A Study of Electron Collision Frequency in Air Mixtures and Turbulent Boundary
Technical rept. May 1970-Mar 1971
AIR FORCE WEAPONS LAB KIRTLAND AFB NM
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The electron collision frequency is a critical parameter in determining the attenuation of electromagnetic signals transmitted through the plasma sheath surrounding advanced reentry vehicles. This study improves current methods of obtaining this parameter for multicomponent gas mixtures. A multicomponent collision frequency model is defined with temperature and species-dependent electron collision cross sections. A parametric study of collision frequency in a gaseous mixture of phenolic carbon and air is performed using this model, and the results are compared to calculations made using a constant cross-section, clean air model. A study of collision frequency and signal attenuation in turbulent boundary layers is performed using the multicomponent and constant cross-section models. This study shows that the multicomponent model can predict collisions frequencies in an ablation air mixture that are significantly different from those predicted by constant cross- section models.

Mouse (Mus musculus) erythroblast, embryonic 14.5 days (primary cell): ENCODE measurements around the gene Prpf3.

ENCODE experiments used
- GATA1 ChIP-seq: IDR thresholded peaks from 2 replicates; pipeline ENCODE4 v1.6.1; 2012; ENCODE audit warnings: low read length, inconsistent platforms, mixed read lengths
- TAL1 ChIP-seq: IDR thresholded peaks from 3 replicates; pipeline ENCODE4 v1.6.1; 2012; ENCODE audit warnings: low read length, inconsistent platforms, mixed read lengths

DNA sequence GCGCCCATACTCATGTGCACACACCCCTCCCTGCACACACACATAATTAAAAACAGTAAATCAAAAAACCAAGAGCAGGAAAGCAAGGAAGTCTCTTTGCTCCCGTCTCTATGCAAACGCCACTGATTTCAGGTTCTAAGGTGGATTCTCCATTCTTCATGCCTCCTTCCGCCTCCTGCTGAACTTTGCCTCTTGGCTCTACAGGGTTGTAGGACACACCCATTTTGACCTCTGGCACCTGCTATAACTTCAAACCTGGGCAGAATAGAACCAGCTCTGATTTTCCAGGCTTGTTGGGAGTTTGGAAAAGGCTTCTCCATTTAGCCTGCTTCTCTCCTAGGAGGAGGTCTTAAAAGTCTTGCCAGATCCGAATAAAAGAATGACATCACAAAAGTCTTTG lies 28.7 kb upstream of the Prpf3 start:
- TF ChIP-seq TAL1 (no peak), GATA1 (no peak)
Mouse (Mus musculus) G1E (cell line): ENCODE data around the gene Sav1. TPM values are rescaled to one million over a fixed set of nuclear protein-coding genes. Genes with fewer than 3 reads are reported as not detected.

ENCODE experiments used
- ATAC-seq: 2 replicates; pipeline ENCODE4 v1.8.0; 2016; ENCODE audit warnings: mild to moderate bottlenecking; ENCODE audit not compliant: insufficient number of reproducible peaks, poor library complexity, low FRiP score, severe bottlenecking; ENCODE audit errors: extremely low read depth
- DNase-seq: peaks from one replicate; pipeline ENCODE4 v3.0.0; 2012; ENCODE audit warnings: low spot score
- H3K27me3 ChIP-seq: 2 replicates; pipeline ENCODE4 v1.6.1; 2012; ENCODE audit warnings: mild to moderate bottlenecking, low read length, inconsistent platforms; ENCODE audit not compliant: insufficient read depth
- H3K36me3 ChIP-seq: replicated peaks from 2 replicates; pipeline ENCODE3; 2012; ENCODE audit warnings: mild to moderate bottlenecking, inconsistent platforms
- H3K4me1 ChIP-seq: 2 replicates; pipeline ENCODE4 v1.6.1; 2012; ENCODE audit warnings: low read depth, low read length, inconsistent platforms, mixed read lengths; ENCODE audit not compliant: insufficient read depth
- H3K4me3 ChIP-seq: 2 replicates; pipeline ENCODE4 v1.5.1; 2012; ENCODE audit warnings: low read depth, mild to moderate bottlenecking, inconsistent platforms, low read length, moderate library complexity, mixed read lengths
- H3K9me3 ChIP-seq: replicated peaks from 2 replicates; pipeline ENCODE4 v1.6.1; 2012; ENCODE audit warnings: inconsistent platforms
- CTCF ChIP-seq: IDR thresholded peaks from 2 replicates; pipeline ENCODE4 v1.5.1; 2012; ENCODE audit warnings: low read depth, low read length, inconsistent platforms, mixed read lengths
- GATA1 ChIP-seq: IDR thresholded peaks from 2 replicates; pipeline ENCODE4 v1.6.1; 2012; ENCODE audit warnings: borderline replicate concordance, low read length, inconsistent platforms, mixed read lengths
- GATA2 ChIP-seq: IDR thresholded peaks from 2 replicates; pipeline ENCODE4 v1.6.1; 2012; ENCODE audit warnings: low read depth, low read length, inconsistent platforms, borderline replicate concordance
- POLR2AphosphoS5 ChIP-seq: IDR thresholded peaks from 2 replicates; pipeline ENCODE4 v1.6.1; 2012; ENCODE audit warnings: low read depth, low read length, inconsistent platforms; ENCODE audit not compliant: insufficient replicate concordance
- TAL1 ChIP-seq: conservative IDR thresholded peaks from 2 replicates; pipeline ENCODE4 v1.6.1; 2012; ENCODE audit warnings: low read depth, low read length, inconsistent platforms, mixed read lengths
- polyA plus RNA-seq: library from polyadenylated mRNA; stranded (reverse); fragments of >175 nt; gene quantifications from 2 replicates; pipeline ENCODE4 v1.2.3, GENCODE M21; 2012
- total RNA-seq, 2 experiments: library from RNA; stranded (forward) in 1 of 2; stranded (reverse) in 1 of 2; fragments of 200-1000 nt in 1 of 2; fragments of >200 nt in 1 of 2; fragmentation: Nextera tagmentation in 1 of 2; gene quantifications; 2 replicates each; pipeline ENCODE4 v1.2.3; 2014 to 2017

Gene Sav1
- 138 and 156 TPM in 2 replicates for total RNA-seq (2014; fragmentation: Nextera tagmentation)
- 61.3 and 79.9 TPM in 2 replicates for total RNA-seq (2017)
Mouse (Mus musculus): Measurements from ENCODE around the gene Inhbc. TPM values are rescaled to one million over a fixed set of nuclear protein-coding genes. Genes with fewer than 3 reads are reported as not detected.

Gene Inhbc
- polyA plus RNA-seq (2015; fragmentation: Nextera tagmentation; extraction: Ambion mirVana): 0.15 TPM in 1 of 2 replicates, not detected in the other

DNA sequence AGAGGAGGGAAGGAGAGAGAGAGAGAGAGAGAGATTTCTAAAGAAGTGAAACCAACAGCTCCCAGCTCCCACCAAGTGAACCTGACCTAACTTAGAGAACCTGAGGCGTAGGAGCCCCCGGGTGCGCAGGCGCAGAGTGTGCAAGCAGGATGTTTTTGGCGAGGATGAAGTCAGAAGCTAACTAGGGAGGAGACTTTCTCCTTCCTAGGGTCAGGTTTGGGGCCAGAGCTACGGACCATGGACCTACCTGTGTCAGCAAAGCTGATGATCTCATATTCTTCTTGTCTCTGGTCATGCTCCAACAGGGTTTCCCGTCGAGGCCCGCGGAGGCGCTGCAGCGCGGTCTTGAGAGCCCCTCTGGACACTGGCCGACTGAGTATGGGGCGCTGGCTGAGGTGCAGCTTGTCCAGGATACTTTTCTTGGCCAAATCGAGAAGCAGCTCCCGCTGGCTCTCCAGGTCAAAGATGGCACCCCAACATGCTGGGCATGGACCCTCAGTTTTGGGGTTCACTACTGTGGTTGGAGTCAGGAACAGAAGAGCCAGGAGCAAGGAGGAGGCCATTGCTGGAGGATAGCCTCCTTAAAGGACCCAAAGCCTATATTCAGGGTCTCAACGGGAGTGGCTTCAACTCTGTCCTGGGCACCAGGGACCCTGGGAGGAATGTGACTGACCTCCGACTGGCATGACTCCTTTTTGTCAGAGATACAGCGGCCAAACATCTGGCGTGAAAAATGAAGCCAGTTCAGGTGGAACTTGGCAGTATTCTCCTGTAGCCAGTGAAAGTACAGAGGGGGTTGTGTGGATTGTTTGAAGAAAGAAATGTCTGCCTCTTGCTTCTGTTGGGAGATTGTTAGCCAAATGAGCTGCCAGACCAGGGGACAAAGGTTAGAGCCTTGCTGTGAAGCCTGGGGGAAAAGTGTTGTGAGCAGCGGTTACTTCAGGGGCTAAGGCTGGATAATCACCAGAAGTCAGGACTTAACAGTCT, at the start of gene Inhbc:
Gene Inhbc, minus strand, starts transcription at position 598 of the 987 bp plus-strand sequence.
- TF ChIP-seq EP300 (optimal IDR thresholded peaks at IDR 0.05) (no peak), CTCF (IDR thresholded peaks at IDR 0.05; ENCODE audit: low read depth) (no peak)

- Plasma Physics and Magnetohydrodynamics
- Radiofrequency Wave Propagation